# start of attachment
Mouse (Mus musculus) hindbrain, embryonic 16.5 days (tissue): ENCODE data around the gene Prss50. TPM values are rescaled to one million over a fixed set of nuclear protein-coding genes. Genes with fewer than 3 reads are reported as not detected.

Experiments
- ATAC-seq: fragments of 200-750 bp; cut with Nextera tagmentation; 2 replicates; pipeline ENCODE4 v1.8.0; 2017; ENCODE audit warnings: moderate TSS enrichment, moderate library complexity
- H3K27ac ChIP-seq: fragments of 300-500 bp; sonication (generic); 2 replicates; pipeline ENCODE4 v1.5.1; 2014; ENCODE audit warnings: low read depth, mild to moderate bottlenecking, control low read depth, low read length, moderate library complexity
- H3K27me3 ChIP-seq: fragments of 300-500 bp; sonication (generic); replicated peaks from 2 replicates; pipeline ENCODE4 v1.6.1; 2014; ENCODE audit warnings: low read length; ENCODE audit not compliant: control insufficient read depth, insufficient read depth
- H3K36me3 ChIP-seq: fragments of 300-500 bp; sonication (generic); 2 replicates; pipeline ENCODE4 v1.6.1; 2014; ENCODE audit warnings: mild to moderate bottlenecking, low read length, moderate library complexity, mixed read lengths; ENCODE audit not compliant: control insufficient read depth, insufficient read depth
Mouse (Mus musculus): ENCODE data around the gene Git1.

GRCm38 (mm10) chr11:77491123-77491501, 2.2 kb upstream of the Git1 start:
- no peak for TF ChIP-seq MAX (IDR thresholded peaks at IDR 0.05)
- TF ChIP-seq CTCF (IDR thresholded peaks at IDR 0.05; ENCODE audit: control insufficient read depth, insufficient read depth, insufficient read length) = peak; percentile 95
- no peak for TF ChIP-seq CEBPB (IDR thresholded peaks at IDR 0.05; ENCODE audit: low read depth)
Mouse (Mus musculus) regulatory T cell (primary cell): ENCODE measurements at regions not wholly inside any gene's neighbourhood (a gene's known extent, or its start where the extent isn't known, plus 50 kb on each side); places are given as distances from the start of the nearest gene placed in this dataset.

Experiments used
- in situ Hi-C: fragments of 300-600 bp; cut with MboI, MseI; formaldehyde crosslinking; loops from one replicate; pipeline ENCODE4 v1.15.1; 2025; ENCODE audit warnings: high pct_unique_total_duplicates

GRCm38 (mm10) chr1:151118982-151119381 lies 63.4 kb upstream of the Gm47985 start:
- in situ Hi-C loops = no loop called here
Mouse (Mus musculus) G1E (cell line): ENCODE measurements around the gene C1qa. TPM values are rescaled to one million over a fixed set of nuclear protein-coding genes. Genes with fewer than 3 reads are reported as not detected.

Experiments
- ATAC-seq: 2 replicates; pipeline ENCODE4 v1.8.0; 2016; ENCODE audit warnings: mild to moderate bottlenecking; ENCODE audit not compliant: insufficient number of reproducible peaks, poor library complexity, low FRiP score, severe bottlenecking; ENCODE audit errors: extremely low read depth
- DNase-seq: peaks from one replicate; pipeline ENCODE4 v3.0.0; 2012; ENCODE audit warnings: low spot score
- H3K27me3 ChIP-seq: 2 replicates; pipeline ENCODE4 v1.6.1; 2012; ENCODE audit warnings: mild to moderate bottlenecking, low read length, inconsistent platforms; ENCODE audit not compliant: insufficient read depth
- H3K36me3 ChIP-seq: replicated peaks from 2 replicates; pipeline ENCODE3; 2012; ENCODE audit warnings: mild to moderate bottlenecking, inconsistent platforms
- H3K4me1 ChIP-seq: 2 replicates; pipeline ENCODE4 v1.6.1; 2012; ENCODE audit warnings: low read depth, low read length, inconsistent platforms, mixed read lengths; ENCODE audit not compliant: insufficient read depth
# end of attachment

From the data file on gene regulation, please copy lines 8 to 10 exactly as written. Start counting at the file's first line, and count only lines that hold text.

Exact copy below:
GRCm38 (mm10) chr11:77491123-77491501, 2.2 kb upstream of the Git1 start:
- no peak for TF ChIP-seq MAX (IDR thresholded peaks at IDR 0.05)
- TF ChIP-seq CTCF (IDR thresholded peaks at IDR 0.05; ENCODE audit: control insufficient read depth, insufficient read depth, insufficient read length) = peak; percentile 95